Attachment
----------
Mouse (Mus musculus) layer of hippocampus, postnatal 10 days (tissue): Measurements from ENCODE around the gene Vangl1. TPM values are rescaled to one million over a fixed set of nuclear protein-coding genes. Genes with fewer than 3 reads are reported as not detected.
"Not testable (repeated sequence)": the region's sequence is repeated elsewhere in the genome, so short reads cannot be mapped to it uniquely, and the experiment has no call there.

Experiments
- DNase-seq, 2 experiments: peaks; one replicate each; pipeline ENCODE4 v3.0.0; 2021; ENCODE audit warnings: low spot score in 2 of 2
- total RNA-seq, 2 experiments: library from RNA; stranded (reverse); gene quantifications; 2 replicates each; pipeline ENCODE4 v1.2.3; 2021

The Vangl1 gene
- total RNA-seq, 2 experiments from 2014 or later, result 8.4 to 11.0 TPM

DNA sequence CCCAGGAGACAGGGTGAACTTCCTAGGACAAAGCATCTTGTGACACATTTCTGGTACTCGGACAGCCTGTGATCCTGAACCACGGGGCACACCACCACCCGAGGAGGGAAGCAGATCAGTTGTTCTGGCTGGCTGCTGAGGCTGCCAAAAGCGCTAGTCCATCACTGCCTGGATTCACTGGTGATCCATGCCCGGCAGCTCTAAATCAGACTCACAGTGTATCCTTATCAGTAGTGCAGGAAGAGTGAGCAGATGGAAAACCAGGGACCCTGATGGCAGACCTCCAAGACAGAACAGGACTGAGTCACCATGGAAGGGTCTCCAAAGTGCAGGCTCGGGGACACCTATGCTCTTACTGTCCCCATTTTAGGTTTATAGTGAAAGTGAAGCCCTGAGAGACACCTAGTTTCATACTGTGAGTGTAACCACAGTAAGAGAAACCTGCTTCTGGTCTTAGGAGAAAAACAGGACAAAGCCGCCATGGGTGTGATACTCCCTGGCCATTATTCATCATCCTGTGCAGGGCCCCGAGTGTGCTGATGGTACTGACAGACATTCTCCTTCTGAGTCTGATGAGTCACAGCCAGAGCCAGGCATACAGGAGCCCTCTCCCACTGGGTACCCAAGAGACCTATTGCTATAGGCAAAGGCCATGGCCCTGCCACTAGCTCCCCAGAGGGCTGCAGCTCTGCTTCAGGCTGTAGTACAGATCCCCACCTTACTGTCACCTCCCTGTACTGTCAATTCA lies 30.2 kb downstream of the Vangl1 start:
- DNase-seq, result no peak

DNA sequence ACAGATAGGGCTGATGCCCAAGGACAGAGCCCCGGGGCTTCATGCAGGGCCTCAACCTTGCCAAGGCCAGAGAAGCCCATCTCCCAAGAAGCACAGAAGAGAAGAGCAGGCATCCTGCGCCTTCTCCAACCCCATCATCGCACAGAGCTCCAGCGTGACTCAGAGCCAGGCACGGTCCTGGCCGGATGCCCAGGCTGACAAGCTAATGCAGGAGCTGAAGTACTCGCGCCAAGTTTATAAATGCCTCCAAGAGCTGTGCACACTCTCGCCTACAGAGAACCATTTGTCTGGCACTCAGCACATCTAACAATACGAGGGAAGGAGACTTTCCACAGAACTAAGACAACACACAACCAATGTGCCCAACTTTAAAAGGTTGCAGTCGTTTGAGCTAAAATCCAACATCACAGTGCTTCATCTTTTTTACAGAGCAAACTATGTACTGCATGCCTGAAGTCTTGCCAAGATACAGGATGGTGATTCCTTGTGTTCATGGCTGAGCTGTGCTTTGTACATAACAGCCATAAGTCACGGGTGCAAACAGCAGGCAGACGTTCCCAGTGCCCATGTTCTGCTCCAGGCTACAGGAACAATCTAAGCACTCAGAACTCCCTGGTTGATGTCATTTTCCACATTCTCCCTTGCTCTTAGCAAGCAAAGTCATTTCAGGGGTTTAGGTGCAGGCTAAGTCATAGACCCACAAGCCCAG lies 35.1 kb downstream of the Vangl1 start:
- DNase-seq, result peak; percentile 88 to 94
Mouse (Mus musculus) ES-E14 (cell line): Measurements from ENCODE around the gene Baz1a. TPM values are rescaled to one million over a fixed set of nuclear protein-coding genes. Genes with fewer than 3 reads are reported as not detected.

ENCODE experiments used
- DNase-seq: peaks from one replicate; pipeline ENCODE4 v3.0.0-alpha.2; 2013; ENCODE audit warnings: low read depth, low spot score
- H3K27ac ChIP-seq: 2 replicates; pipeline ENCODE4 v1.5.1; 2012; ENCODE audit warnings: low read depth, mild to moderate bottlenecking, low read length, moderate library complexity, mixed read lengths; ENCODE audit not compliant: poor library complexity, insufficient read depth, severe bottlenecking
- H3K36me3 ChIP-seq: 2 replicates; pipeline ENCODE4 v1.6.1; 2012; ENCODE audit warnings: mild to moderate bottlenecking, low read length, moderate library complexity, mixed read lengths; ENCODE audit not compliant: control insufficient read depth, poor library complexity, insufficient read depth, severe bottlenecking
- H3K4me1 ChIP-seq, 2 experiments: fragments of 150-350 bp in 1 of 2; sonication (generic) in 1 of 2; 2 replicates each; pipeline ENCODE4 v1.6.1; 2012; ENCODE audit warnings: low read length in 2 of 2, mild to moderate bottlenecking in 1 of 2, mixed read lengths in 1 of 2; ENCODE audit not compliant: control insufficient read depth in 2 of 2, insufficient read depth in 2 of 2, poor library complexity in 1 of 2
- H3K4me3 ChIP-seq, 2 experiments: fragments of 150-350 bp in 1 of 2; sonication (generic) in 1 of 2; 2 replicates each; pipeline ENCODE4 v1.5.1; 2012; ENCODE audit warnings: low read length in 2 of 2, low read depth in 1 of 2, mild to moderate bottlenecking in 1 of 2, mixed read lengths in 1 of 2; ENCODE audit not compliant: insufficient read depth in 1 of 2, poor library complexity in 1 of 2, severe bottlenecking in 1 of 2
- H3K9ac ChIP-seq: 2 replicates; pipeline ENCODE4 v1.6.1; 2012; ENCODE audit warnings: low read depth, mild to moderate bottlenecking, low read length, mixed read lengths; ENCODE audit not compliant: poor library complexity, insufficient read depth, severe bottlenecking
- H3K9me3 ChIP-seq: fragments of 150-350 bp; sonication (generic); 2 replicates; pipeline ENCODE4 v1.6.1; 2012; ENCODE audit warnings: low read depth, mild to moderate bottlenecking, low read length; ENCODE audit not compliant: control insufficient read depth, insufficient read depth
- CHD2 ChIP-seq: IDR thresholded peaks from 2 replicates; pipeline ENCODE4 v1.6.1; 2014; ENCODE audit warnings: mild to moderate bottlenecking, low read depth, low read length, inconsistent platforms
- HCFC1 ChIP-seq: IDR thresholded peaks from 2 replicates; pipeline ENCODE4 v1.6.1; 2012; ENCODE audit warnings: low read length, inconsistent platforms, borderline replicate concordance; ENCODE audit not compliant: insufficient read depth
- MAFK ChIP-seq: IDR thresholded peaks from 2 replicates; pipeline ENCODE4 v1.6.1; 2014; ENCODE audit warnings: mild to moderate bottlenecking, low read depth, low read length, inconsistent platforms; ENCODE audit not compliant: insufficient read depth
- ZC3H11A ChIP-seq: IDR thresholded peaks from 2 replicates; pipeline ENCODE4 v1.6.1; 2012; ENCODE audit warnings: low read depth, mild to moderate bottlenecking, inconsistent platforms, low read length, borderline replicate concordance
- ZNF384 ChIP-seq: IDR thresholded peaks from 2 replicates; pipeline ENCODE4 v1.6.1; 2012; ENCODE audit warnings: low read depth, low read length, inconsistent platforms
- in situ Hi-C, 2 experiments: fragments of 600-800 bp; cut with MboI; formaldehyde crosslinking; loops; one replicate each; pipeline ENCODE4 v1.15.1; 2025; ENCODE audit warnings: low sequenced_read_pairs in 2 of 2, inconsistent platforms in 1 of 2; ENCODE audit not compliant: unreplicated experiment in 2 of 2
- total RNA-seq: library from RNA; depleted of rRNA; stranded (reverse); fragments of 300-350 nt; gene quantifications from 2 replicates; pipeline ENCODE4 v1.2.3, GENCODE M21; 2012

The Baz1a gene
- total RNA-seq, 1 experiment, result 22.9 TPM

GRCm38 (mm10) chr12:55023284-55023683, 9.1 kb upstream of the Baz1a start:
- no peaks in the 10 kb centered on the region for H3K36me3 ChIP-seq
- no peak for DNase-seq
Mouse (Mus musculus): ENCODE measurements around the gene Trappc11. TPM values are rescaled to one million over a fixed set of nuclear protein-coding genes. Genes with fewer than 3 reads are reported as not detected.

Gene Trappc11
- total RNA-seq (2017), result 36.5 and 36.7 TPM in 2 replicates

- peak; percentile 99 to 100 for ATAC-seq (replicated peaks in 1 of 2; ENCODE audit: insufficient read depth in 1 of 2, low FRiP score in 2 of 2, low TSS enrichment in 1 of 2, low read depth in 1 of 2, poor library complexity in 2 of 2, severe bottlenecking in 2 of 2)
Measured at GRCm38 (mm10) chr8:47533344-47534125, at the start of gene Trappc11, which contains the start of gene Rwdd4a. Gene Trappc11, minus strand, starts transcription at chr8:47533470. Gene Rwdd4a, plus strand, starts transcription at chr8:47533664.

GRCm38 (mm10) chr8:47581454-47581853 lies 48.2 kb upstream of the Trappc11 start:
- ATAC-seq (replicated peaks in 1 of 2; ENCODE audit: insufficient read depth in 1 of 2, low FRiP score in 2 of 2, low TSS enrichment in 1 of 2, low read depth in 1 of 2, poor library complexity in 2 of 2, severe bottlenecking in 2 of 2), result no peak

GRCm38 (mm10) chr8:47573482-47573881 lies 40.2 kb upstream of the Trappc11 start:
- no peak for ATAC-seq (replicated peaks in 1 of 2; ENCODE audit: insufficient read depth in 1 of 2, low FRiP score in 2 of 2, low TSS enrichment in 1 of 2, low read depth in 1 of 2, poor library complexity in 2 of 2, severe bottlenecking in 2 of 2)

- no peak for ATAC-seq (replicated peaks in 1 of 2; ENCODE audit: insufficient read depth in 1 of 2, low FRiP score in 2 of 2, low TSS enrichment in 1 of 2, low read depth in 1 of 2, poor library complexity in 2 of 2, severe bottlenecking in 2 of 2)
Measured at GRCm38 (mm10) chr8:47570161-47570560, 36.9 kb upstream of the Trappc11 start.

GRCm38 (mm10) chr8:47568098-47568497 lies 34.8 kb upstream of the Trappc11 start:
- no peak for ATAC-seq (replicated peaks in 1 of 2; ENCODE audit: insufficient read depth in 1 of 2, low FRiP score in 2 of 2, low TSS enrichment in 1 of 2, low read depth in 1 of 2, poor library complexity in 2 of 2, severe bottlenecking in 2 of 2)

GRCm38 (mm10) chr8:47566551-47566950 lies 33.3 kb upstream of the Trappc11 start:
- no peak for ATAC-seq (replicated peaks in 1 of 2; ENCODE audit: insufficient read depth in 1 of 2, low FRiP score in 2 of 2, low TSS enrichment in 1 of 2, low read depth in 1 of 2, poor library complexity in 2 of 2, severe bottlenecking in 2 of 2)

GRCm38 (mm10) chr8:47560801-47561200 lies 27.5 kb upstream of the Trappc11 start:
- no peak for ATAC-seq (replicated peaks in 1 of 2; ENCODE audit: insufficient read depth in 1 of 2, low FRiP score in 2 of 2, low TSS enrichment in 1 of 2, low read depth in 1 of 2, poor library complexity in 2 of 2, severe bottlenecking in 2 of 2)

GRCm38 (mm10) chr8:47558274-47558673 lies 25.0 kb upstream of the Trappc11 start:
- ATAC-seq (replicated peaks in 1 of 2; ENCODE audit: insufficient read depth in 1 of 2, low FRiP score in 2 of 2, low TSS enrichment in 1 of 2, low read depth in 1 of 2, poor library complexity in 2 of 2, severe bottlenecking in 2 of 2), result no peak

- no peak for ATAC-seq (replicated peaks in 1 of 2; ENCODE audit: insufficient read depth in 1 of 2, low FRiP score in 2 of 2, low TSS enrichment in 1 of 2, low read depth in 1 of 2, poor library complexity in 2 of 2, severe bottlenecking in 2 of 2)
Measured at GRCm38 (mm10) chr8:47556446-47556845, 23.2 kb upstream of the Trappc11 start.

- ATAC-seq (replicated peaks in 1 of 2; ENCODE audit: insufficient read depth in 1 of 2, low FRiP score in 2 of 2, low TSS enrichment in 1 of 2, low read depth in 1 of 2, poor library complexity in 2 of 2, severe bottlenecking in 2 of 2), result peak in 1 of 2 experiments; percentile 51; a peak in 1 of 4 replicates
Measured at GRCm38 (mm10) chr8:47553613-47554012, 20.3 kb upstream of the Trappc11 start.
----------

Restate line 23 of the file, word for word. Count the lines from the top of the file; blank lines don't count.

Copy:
- MAFK ChIP-seq: IDR thresholded peaks from 2 replicates; pipeline ENCODE4 v1.6.1; 2014; ENCODE audit warnings: mild to moderate bottlenecking, low read depth, low read length, inconsistent platforms; ENCODE audit not compliant: insufficient read depth